The People's Choice Category was based upon online voting from visitors to Let Freedom Ring's website, www.letfreedomring.com. The winning spot, for which the prize was $10,000, was "We Believe" by Brent Bahler of Alexandria, Virginia. The most thematically-comprehensive of any spot in the contest, it touched upon each of Let Freedom Ring's three themes in its mission statement, and then concluded that George W. Bush's views and values were harmonious with those themes.
The second-place spot in the People's Choice Category was "Humane Humanity" by Jeff Yochim of Chandler, Arizona. His spot was focused entirely on the sanctity of life, and did not draw any conclusions regarding the 2004 Presidential campaign. This is consistent with Let Freedom Ring's status as a 501 (c)(4) organization rather than a 527; its primary purposes are philosophical and educational, rather than political.
The two best overall radio spot winners were both produced by one creative group from Saline, Michigan. "Religious Freedom" ($5,000) was produced by Ken Alfano, Anthony Nielson, Andrea Parunak, and Gene Parunak. "Amendment Number 2" was produced by Anthony Nielson, Ken Alfano, and Gene Parunak. Neither spot referred to a Presidential candidate.
The remaining category winners were the product of a "virtual panel" of judges operating independently through the Internet. "Best Overall" ($10,000) was taken by Frank Di Bugnara's "I Approve This Message." Brent Bahler's "We Believe" placed second in this category, worth $5,000.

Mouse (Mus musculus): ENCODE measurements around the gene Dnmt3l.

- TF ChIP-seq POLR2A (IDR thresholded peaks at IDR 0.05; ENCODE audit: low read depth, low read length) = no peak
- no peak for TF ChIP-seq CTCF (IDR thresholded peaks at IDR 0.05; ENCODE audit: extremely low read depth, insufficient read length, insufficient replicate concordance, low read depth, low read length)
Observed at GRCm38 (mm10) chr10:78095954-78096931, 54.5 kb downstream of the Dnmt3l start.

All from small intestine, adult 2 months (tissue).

"Most Original" ($10,000) was Frank Di Bugnara's "I Approve This Message" which makes creative use of the McCain-Feingold campaign finance law "stand by your ad" provision. Second in the category was "Vanished," ($5,000) another sanctity of life spot by Jeff Yochim.
The winner in the "Most Patriotic" category ($10,000) was Rex Elsass' "Let Freedom Ring," a touching testimony from the fireman father of a fireman son killed on September 11. Second place ($5,000) went to "American Optimism," by high-school student Mark Lester of West Chester, PA.
one hundred spots were entered in the contest. Seventy-four were posted
on the Let Freedom Ring website. Some were rejected on the grounds that
they were negative, and some were near-duplicates of accepted entries
by the same creators.